issue guide: Medical Malpractice
All across the US, doctors are packing up their little black bags and heading to state capitals and DC to protest skyrocketing medical malpractice jury awards, which – they say – push up their insurance premiums, scare doctors off from higher-risk practices and raise health care costs for us all.
Many states and members of Congress – along with President Bush – agree medical lawsuits are a problem and support bills to limit their payouts. But opponents say the negative impact of lawsuits are exaggerated; they argue, instead, that lawsuits are an effective way to pay back victims and force doctors to practice careful medicine. Forty states have passed some kind of medical malpractice reform, and Bush put it at the top of his second term agenda.
What the Debate's About
Reformers have two beefs with the high cost of lawsuits. First, they say runaway jury awards push up doctors’ malpractice insurance premiums; high premiums, in turn, threaten doctors’ economic livelihood, and, by forcing them to abandon certain practice and geographic areas, affect the health of patients. Second, the litigation frenzy, they say, forces doctors to practice “defensive medicine” – unnecessary tests and procedures to protect themselves from getting sued – which adds to the high cost of health care for the nation. Reformers argue that relief will come only when the government caps the amount juries can award for non-economic and punitive damages.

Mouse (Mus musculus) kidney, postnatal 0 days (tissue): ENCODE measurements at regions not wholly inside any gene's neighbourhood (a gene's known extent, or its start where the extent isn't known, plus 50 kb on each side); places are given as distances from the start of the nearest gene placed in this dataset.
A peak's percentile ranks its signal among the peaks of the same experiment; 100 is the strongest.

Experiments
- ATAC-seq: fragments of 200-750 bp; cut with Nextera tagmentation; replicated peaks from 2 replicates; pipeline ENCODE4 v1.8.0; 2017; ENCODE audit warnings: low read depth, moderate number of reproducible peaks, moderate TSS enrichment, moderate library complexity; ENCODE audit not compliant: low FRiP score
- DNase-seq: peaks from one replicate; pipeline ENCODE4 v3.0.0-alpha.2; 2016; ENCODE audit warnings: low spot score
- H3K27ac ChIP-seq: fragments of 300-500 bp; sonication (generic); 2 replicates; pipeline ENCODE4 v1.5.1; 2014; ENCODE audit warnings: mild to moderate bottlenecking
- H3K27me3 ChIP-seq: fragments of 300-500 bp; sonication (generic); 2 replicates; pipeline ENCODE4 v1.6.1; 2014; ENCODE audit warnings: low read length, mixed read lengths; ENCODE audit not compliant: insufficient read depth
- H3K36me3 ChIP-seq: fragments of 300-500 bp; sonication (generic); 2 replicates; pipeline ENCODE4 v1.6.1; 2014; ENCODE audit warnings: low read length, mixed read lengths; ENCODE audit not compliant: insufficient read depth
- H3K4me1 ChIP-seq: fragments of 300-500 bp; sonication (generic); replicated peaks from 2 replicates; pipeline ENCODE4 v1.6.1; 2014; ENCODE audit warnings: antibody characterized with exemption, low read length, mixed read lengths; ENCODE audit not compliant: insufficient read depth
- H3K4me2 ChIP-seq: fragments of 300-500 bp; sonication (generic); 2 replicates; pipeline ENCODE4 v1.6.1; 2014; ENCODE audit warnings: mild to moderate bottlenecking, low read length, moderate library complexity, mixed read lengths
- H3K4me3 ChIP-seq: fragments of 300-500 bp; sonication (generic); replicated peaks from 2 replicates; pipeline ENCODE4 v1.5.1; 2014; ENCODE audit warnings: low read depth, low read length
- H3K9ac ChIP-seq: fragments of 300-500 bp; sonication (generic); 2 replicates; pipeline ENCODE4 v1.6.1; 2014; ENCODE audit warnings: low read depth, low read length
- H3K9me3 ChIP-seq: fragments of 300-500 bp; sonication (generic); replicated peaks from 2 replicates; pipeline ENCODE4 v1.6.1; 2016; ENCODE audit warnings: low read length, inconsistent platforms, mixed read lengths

Opponents of reform say that other factors besides jury awards are pushing up malpractice premiums, so capping them won’t solve the problem of raging insurance costs. They also doubt how much “defensive medicine” really exists or, if it does, can be stopped. Instead, they argue that capping jury awards could have negative effects, leaving victims unfairly compensated and creating shoddier medical care for us all, once the threat of lawsuits is partially removed.
Where Things Stand Now
Past attempts to cap malpractice awards were stalled in the Senate in 2004, 2005 and 2006 - although easily passing in the House. The newly Democratic Congress is less gung-ho on medical malpractice reform, although a new Senate bill, S 1481, that would let some states experiment with ways to bring down costs could get some play.
Updated June 3, 2007
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